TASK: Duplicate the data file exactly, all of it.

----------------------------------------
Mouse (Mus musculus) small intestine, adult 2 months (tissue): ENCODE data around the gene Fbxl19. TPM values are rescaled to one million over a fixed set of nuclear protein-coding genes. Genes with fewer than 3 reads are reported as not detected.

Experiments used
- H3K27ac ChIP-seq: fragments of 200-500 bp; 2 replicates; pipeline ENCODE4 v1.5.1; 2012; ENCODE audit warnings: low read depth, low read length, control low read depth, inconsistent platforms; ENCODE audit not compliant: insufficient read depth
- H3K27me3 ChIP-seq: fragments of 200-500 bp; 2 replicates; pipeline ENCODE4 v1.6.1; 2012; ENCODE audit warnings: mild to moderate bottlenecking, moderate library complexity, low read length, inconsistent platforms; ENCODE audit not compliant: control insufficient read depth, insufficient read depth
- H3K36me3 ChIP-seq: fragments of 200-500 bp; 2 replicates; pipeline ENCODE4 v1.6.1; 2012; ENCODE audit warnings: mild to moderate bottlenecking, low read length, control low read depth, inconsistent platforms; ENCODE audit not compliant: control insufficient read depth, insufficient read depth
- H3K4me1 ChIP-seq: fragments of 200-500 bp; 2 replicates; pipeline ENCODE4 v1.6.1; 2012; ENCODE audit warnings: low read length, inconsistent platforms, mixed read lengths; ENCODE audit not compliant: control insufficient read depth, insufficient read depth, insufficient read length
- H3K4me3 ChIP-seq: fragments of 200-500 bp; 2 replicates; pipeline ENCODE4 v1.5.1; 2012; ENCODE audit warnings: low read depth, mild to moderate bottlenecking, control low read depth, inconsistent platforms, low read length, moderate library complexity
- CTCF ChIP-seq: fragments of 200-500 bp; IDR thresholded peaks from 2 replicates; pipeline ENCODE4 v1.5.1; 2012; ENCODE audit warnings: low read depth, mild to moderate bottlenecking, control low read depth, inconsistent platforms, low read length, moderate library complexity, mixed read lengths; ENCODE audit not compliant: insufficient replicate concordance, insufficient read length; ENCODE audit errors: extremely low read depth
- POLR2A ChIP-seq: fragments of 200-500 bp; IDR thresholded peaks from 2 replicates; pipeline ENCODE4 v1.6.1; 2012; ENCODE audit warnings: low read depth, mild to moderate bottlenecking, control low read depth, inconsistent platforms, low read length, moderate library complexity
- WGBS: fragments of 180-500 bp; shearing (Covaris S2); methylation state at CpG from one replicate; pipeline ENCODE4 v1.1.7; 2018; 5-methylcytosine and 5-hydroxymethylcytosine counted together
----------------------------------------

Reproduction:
Mouse (Mus musculus) small intestine, adult 2 months (tissue): ENCODE data around the gene Fbxl19. TPM values are rescaled to one million over a fixed set of nuclear protein-coding genes. Genes with fewer than 3 reads are reported as not detected.

Experiments used
- H3K27ac ChIP-seq: fragments of 200-500 bp; 2 replicates; pipeline ENCODE4 v1.5.1; 2012; ENCODE audit warnings: low read depth, low read length, control low read depth, inconsistent platforms; ENCODE audit not compliant: insufficient read depth
- H3K27me3 ChIP-seq: fragments of 200-500 bp; 2 replicates; pipeline ENCODE4 v1.6.1; 2012; ENCODE audit warnings: mild to moderate bottlenecking, moderate library complexity, low read length, inconsistent platforms; ENCODE audit not compliant: control insufficient read depth, insufficient read depth
- H3K36me3 ChIP-seq: fragments of 200-500 bp; 2 replicates; pipeline ENCODE4 v1.6.1; 2012; ENCODE audit warnings: mild to moderate bottlenecking, low read length, control low read depth, inconsistent platforms; ENCODE audit not compliant: control insufficient read depth, insufficient read depth
- H3K4me1 ChIP-seq: fragments of 200-500 bp; 2 replicates; pipeline ENCODE4 v1.6.1; 2012; ENCODE audit warnings: low read length, inconsistent platforms, mixed read lengths; ENCODE audit not compliant: control insufficient read depth, insufficient read depth, insufficient read length
- H3K4me3 ChIP-seq: fragments of 200-500 bp; 2 replicates; pipeline ENCODE4 v1.5.1; 2012; ENCODE audit warnings: low read depth, mild to moderate bottlenecking, control low read depth, inconsistent platforms, low read length, moderate library complexity
- CTCF ChIP-seq: fragments of 200-500 bp; IDR thresholded peaks from 2 replicates; pipeline ENCODE4 v1.5.1; 2012; ENCODE audit warnings: low read depth, mild to moderate bottlenecking, control low read depth, inconsistent platforms, low read length, moderate library complexity, mixed read lengths; ENCODE audit not compliant: insufficient replicate concordance, insufficient read length; ENCODE audit errors: extremely low read depth
- POLR2A ChIP-seq: fragments of 200-500 bp; IDR thresholded peaks from 2 replicates; pipeline ENCODE4 v1.6.1; 2012; ENCODE audit warnings: low read depth, mild to moderate bottlenecking, control low read depth, inconsistent platforms, low read length, moderate library complexity
- WGBS: fragments of 180-500 bp; shearing (Covaris S2); methylation state at CpG from one replicate; pipeline ENCODE4 v1.1.7; 2018; 5-methylcytosine and 5-hydroxymethylcytosine counted together